In 2005, health effects caused by major air pollutants cost the United States an estimated $120 billion.
The energy you use to heat and cool your home, power your electric devices and appliances, and fuel your car may seem expensive enough already, but according to a new report from the National Research Council (NRC), there are plenty of health and environmental costs that aren’t reflected in your energy bills.
Quantifying mainly the health effects from the major air pollutants — sulfur dioxide, nitrogen oxides, ozone and particulates — the NRC report estimated such “external” costs at $120 billion for the United States in 2005. More than half of that cost is attributed to the nation’s 406 coal-fired power plants, with only 10 percent of those plants accounting for 43 percent of those damages. The other big offender is motor vehicles, which caused an estimated $56 billion in damages in 2005.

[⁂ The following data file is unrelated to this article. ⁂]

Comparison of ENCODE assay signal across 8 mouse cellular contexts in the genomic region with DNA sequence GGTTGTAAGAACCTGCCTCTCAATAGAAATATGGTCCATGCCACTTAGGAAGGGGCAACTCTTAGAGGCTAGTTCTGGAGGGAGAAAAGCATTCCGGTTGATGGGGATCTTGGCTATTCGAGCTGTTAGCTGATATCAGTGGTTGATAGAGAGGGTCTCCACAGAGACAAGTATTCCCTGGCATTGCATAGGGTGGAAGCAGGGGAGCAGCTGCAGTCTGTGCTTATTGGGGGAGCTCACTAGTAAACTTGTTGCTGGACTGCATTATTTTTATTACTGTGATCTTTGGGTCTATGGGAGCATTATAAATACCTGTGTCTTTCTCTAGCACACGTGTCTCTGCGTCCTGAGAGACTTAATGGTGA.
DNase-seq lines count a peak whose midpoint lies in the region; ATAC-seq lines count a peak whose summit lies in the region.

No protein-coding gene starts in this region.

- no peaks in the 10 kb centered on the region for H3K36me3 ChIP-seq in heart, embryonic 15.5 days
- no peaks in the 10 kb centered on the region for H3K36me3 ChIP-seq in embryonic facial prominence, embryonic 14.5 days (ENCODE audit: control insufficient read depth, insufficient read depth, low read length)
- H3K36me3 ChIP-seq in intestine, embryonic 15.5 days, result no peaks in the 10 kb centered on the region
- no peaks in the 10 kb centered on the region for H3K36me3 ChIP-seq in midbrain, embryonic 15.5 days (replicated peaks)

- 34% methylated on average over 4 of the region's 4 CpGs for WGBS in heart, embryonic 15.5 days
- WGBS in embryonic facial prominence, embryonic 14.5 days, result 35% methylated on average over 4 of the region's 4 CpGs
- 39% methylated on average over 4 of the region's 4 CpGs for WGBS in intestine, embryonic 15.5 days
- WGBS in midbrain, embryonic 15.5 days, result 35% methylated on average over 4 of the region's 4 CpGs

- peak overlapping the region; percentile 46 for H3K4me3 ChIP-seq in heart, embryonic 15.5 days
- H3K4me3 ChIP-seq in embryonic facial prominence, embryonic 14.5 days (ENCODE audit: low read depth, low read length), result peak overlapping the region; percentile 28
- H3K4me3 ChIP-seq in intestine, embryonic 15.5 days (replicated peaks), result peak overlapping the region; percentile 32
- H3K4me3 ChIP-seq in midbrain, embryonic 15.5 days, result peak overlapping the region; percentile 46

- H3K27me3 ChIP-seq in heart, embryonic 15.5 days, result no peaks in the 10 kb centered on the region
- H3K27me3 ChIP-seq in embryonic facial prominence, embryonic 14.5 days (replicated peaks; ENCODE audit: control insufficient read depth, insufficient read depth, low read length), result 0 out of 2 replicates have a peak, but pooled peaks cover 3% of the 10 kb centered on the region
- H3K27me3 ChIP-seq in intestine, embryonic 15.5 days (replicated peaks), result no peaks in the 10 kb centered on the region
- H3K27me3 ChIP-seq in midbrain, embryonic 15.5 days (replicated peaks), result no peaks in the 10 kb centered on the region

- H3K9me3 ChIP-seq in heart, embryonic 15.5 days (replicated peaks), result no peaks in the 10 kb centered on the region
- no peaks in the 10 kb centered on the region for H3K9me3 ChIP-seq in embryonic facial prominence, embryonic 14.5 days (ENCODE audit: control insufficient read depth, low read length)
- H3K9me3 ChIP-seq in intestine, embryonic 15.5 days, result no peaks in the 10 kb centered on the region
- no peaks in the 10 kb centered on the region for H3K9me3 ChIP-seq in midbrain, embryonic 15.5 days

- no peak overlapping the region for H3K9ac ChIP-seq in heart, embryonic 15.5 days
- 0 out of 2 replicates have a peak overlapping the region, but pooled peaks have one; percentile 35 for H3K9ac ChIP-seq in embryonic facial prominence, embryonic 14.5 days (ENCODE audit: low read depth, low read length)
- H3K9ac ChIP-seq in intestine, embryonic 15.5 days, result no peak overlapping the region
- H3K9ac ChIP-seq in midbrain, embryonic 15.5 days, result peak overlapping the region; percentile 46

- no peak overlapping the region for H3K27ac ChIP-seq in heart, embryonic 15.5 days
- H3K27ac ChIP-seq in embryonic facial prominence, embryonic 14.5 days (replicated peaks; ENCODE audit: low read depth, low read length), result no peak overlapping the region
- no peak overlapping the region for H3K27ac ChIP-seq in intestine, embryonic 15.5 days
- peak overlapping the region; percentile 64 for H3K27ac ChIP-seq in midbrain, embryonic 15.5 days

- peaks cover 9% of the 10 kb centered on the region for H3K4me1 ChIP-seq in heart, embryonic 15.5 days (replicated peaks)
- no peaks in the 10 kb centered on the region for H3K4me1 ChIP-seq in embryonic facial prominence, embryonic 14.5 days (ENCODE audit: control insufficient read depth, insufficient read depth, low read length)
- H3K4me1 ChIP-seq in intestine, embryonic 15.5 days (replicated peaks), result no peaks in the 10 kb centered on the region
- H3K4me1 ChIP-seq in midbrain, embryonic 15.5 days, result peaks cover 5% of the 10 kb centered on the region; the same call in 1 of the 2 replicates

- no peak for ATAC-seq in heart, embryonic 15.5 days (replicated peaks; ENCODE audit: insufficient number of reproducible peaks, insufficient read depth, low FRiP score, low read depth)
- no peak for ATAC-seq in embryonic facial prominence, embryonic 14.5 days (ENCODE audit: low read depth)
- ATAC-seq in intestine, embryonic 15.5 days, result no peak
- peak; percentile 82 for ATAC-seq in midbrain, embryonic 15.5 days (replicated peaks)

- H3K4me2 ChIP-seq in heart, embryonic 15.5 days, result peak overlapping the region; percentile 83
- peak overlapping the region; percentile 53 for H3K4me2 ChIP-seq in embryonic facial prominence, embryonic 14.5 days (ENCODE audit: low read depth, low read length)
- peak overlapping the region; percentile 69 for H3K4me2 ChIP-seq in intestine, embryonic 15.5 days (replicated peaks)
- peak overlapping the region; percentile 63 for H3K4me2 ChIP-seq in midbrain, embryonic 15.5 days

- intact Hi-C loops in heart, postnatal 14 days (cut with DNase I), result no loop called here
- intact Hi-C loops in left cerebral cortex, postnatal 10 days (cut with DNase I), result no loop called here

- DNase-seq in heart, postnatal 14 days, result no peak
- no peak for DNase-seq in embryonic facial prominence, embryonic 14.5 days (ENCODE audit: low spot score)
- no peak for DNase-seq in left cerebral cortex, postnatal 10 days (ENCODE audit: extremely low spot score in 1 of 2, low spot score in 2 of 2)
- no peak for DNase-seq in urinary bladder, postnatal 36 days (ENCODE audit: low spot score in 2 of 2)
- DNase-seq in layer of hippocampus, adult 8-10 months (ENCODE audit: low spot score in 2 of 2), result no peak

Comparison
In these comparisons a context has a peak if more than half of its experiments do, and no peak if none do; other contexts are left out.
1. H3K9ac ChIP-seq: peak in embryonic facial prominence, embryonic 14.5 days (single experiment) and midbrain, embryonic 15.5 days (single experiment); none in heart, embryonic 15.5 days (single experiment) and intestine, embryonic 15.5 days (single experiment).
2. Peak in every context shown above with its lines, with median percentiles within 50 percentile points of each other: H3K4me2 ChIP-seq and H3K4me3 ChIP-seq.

The NRC committee declined to tackle some of the more nebulous costs of energy production and use, including harm to ecosystems, risks to national security, effects of other pollutants (such as mercury), and climate change. The report does note that coal-fired power plants are the single largest source of greenhouse gases in the United States. And while the committee didn’t place a precise cost on climate change, it noted that climate-related damages caused by each ton of carbon dioxide will be far greater in 2030 than they are now. The committee estimated that, if the total amount of greenhouse gas emissions remains steady, the damages caused by each ton of carbon dioxide will increase 50 to 80 percent by 2030.
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